Tories to raise airport security tax
Feb. 26, 2010, Ottawa - Air travellers are facing an April Fool's Day surprise that's no joke.
February 26, 2010 By The Canadian Press
The federal government is set to raise the airport security tax on April 1 — subject to parliamentary approval — to cover the cost of full-body screening and other new security measures.
Transport Minister John Baird announced Thursday that the government will put up $1.5 billion over the next five years to tighten security.
To cover that, air security fees will rise by $2.50 for a one-way flight in Canada, by $4.37 for transborder flights, and by $8.91 for international routes. The fees currently range from $5 to $16 a ticket, depending on the destination.
Baird played down the increase, saying it's not much more than the cost of an in-flight pillow or a headset.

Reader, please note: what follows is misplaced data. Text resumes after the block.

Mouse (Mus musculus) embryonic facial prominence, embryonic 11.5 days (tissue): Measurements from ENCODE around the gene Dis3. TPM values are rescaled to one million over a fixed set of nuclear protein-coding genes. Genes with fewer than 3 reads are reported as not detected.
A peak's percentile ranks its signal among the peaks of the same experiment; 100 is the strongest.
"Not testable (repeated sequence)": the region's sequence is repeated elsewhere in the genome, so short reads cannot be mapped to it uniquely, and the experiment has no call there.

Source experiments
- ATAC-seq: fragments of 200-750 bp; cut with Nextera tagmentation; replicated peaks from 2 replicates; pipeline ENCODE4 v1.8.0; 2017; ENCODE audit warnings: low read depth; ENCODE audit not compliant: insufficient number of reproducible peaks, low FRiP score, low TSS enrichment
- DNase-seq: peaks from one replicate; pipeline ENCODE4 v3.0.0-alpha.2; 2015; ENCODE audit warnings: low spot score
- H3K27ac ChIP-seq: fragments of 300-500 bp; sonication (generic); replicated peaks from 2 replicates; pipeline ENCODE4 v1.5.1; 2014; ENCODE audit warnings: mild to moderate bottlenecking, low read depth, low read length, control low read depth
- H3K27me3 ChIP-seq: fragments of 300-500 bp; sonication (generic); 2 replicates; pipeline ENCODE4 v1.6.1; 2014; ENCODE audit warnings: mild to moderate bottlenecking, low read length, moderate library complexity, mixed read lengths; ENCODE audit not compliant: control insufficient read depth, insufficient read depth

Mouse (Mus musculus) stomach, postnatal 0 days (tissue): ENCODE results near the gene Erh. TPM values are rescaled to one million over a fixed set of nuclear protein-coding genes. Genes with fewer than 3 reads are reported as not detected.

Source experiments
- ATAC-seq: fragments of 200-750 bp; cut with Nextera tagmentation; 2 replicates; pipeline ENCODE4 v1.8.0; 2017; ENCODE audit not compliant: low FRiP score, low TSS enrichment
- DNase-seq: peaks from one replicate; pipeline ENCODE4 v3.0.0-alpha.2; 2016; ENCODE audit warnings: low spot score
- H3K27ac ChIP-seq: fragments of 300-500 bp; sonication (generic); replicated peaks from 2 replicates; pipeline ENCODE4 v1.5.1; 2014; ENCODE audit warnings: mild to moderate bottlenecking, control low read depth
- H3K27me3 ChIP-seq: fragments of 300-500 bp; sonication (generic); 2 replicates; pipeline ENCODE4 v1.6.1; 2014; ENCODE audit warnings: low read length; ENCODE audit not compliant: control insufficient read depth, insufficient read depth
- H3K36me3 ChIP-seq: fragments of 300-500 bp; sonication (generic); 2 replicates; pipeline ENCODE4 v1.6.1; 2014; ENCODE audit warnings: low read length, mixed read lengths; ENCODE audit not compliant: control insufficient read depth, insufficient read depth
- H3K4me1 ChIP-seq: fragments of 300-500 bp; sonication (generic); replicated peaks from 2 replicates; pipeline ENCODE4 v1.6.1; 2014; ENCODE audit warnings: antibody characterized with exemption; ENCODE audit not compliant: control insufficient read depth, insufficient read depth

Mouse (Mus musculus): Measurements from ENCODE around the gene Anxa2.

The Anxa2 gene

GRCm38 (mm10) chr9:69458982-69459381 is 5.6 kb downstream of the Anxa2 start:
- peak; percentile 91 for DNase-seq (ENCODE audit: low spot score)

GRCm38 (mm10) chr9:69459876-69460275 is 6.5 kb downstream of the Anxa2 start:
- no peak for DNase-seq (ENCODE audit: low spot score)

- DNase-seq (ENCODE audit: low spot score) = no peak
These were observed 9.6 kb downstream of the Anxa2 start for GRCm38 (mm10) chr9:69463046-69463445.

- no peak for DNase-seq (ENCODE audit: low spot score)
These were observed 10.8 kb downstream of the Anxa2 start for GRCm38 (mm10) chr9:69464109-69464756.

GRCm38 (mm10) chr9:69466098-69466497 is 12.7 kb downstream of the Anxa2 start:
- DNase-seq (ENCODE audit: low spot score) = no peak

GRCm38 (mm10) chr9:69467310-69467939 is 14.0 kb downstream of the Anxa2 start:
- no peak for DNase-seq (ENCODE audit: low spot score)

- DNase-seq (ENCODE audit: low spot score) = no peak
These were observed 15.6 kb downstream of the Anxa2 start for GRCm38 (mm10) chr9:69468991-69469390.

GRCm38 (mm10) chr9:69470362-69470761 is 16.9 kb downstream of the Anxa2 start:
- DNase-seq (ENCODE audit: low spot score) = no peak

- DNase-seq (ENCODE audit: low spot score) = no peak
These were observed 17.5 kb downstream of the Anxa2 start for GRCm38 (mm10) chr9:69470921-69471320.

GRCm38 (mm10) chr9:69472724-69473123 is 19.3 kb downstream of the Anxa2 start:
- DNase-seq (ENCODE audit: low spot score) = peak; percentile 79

The announcement came after the government said next week's budget wouldn't raise taxes. Baird said the security charge is a user fee, not a tax.
The government announced recently that it will spend $11 million to buy 44 full-body scanners for airports.
And the Canadian Air Transport Security Authority — the Crown corporation responsible for keeping air travel safe — is bringing in a new behavioural observation program to look for suspicious travellers. It will spend millions to train people in the techniques.
Baird blamed the failed Christmas terror attack on a U.S.-bound airliner for increased security needs.
''The terrorist attack that took place just two months ago today was a stark reminder for governments to remain vigilant about aviation security.
''Our government is unwavering in our determination to keep all Canadians safe and secure from terrorism, and we are taking the necessary measures to meet this goal.''
Baird also announced a full review into the security agency itself. The study will look at the agency's spending, efficiency and structure.